MOSCOW — Stay late after any Idaho football practice, and time and again, one of the last people to leave the Kibbie Dome turf is strongside linebacker Christian Elliss.
He runs lines, reps bag drills — rip-throughs and line get-offs — and makes the most of the post-practice coaching he’s sought out.
He made a promise to himself, founded on unwavering work ethic and, of course, family.
“I want to play in the league with my brother,” Elliss said recently, referring to New Orleans Saints seventh-round draft pick Kaden, a first-team All-Big Sky linebacker last year who had a similar routine.
Christian Elliss is following along step for step, made evident by his selection Tuesday to the Big Sky Conference’s first team.
Elliss, a junior, was one of two first-teamers for Idaho, which went 5-7 overall and 3-5 in the Big Sky. He was one of nine total Vandals to be selected to the league’s all-conference team. Joining him on the first team is freshman Nick Romano as a kick returner.
The 6-foot-3, 225-pound Elliss — a third-teamer at middle linebacker in 2018 — was moved back outside during fall camp for comfortability. With injuries at the defensive end spots, he also took a load of snaps at buck linebacker, where Kaden played.
Elliss finished with 104 tackles, eighth in the Big Sky. He added 12½ for loss (sixth) and forced two turnovers. The sure run-stopper was a major factor in Idaho’s clear defensive improvement.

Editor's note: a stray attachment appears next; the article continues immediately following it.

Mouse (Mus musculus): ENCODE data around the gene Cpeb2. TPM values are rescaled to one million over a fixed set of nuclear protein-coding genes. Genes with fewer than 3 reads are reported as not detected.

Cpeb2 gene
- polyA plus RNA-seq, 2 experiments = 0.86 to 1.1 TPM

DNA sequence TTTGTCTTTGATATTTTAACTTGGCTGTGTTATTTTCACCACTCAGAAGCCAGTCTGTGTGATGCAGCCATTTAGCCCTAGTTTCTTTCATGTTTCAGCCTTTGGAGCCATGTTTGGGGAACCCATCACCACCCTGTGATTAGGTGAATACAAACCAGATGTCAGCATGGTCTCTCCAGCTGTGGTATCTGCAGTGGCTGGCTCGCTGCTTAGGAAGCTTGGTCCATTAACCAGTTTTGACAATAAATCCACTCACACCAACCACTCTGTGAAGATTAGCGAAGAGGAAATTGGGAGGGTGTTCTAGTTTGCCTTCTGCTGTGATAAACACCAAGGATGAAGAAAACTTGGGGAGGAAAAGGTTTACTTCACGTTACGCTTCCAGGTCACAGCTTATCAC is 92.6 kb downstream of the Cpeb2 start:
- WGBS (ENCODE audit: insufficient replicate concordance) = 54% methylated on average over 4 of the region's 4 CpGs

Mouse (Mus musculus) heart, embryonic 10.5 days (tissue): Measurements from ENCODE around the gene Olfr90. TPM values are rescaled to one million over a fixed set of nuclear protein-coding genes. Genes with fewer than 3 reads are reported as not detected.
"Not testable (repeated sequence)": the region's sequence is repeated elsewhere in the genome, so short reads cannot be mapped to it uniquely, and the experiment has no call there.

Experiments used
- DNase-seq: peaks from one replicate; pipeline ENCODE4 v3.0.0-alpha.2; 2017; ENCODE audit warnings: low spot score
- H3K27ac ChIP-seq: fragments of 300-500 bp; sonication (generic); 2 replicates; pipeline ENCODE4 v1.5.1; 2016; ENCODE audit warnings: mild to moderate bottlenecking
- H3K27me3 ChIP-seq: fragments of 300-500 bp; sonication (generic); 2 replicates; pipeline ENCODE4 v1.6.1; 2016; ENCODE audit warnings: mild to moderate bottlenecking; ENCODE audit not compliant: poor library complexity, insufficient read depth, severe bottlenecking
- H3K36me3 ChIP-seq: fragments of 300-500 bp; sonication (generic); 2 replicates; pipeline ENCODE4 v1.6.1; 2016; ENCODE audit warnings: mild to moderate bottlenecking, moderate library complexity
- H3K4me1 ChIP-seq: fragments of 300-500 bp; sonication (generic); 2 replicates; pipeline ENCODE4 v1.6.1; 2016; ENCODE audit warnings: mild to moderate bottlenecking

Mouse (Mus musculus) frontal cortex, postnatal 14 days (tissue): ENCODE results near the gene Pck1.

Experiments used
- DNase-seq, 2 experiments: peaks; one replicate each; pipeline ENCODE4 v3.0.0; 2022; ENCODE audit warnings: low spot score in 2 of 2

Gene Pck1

“Christian leads by just playing his tail off,” UI coach Paul Petrino said. “(He has) good football IQ and very good instincts.”
Romano earned Idaho Class 5A Player of the Year honors last year as an explosive running back at Rocky Mountain High School in Meridian. This season, he totaled 513 rushing yards on 101 carries, and had five touchdowns from scrimmage. He logged 252 all-purpose yards in UI’s season-ending 60-53 overtime win Saturday against Northern Arizona.
But he was tabbed to the all-league team for his special-teams exploits. He led the conference at 27 yards per kick return, one of which went for 97 yards and a score in the waning seconds of UI’s loss to Weber State — it was the program’s first kick-return touchdown in seven years.
“Nick Romano’s gonna be something to watch in the future,” quarterback Mason Petrino said.
Perhaps the most disputed selection to the All-Big Sky list was senior receiver Jeff Cotton’s place on the second team.
Cotton, a two-year starter, led the country with 8.8 catches per game. He was second in the Football Championship Subdivision with 114.1 yards per outing, and was second in the league with 1,141 yards, surpassing the 1,000-yard preseason objective he set. UI’s first 1,000-yard receiver in five years totaled seven touchdowns.
Cotton missed two full games, and one full half of two others.
Against NAU, he broke Jerry Hendren’s 50-year-old single-game program record, recording 18 catches — for 230 yards and two scores.
Cotton, a juco product out of Pima CC (Ariz.), said he was unsure if he’d be playing Division I football; a late graduation from community college set him back. Now, he’s had scouts looking at him weekly because defensive backs couldn’t keep up.